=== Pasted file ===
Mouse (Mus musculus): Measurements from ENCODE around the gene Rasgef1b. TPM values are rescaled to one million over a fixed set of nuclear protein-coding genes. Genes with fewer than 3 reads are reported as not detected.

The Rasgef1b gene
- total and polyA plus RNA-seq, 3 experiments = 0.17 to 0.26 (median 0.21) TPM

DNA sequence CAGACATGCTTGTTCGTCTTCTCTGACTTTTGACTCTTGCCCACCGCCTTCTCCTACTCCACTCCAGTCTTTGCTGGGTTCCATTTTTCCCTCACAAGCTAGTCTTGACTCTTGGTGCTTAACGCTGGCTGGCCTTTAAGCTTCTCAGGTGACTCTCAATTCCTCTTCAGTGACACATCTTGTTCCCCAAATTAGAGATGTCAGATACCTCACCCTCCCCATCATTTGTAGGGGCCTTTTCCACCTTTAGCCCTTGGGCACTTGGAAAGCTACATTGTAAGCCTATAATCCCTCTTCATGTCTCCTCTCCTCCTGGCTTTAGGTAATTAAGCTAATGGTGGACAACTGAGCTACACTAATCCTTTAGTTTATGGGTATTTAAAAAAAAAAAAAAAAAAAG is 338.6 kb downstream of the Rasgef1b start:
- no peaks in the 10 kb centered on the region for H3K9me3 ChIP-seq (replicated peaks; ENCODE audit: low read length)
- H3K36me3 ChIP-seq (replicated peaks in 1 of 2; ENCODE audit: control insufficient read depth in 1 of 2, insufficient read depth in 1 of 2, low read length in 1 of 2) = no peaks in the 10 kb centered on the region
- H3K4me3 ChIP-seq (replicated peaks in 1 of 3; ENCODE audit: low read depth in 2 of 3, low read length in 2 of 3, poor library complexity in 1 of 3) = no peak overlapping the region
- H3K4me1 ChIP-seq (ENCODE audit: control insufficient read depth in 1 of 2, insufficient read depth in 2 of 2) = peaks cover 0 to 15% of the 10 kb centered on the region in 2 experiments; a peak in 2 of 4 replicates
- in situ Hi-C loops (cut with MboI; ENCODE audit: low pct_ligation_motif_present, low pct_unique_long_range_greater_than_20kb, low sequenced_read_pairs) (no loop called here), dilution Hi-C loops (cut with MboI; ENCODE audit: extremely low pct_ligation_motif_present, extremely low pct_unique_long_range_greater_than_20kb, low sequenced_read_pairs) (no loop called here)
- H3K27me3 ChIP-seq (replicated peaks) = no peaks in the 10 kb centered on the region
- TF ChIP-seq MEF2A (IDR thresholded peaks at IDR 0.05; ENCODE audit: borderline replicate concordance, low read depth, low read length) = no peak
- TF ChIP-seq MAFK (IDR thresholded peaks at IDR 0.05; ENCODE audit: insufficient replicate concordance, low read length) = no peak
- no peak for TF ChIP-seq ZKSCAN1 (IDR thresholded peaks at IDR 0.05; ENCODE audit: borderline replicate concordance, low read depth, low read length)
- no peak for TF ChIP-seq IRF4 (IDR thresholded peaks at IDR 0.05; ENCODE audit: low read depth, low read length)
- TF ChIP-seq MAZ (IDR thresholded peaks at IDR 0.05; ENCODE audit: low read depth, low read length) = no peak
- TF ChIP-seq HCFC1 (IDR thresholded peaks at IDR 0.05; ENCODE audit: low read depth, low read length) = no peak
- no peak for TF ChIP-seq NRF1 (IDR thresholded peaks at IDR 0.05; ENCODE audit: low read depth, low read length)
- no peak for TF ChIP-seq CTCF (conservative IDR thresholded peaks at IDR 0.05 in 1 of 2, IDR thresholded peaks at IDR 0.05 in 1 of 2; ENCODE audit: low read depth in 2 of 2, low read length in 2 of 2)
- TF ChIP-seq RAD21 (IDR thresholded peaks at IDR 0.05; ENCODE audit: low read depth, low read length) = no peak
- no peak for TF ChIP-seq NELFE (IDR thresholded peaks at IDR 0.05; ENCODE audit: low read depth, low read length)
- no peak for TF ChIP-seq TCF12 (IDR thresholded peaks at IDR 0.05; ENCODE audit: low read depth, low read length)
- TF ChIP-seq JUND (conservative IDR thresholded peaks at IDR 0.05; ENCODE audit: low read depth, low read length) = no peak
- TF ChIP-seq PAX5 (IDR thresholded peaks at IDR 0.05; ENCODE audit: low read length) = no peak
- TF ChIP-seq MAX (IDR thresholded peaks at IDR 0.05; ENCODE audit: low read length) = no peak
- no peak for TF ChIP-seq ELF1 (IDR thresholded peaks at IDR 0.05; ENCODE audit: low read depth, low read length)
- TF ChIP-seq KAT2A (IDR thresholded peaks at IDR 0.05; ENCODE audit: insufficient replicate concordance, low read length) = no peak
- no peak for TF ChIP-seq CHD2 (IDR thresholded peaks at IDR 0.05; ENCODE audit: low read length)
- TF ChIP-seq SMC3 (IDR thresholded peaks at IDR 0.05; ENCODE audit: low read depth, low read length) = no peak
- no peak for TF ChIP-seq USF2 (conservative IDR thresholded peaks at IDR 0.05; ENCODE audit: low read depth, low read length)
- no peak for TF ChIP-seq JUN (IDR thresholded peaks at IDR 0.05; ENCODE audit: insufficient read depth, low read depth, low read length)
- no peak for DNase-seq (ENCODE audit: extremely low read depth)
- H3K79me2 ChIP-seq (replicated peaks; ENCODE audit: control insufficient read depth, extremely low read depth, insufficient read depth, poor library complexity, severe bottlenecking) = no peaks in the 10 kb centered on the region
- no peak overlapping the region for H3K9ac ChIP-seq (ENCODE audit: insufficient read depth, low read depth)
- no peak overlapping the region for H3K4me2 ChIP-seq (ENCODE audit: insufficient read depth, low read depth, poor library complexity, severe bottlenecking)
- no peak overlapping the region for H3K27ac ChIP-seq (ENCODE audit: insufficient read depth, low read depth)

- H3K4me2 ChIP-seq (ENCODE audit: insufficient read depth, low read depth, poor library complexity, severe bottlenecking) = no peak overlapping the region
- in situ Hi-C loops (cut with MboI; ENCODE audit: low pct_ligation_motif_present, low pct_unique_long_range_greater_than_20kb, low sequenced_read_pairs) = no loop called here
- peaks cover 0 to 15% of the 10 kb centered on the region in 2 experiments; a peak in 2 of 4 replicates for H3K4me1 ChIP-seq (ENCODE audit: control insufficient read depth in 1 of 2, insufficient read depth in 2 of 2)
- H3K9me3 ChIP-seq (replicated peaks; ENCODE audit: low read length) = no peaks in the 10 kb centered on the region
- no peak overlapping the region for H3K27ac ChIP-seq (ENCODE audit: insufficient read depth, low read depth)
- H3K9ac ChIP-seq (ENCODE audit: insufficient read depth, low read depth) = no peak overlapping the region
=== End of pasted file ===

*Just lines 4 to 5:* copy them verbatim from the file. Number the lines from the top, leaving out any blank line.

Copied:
DNA sequence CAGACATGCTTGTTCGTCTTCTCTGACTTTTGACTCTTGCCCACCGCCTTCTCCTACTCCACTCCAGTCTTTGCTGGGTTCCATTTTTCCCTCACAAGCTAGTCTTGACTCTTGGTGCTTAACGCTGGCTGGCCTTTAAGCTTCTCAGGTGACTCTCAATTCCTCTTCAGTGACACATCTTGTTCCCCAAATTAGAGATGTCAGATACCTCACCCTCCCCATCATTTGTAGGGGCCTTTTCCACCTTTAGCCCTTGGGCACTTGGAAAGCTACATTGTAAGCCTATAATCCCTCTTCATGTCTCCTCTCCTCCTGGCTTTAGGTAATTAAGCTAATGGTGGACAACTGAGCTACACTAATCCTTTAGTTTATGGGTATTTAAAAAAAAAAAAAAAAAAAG is 338.6 kb downstream of the Rasgef1b start:
- no peaks in the 10 kb centered on the region for H3K9me3 ChIP-seq (replicated peaks; ENCODE audit: low read length)